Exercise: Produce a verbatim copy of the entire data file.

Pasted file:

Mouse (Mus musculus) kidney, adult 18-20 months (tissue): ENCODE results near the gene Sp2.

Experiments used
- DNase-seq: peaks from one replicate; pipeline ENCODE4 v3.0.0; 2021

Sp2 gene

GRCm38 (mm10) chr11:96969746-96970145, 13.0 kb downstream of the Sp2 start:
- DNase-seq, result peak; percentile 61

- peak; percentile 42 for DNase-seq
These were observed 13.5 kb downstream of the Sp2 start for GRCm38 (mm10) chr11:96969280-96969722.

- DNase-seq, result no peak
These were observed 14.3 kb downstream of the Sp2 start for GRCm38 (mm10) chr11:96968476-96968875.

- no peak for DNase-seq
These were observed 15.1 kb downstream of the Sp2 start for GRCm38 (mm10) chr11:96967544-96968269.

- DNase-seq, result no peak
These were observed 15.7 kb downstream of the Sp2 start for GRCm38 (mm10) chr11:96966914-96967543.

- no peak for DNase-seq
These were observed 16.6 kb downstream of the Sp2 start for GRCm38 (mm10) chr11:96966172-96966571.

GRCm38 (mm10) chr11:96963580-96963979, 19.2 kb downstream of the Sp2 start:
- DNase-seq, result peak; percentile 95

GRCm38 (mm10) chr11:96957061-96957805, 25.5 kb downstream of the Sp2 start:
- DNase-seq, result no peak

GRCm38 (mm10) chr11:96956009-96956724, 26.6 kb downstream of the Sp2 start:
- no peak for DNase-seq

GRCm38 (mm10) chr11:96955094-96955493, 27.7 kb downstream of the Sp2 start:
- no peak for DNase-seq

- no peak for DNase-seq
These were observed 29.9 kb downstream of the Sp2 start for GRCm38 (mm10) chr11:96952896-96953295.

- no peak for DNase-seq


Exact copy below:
Mouse (Mus musculus) kidney, adult 18-20 months (tissue): ENCODE results near the gene Sp2.

Experiments used
- DNase-seq: peaks from one replicate; pipeline ENCODE4 v3.0.0; 2021

Sp2 gene

GRCm38 (mm10) chr11:96969746-96970145, 13.0 kb downstream of the Sp2 start:
- DNase-seq, result peak; percentile 61

- peak; percentile 42 for DNase-seq
These were observed 13.5 kb downstream of the Sp2 start for GRCm38 (mm10) chr11:96969280-96969722.

- DNase-seq, result no peak
These were observed 14.3 kb downstream of the Sp2 start for GRCm38 (mm10) chr11:96968476-96968875.

- no peak for DNase-seq
These were observed 15.1 kb downstream of the Sp2 start for GRCm38 (mm10) chr11:96967544-96968269.

- DNase-seq, result no peak
These were observed 15.7 kb downstream of the Sp2 start for GRCm38 (mm10) chr11:96966914-96967543.

- no peak for DNase-seq
These were observed 16.6 kb downstream of the Sp2 start for GRCm38 (mm10) chr11:96966172-96966571.

GRCm38 (mm10) chr11:96963580-96963979, 19.2 kb downstream of the Sp2 start:
- DNase-seq, result peak; percentile 95

GRCm38 (mm10) chr11:96957061-96957805, 25.5 kb downstream of the Sp2 start:
- DNase-seq, result no peak

GRCm38 (mm10) chr11:96956009-96956724, 26.6 kb downstream of the Sp2 start:
- no peak for DNase-seq

GRCm38 (mm10) chr11:96955094-96955493, 27.7 kb downstream of the Sp2 start:
- no peak for DNase-seq

- no peak for DNase-seq
These were observed 29.9 kb downstream of the Sp2 start for GRCm38 (mm10) chr11:96952896-96953295.

- no peak for DNase-seq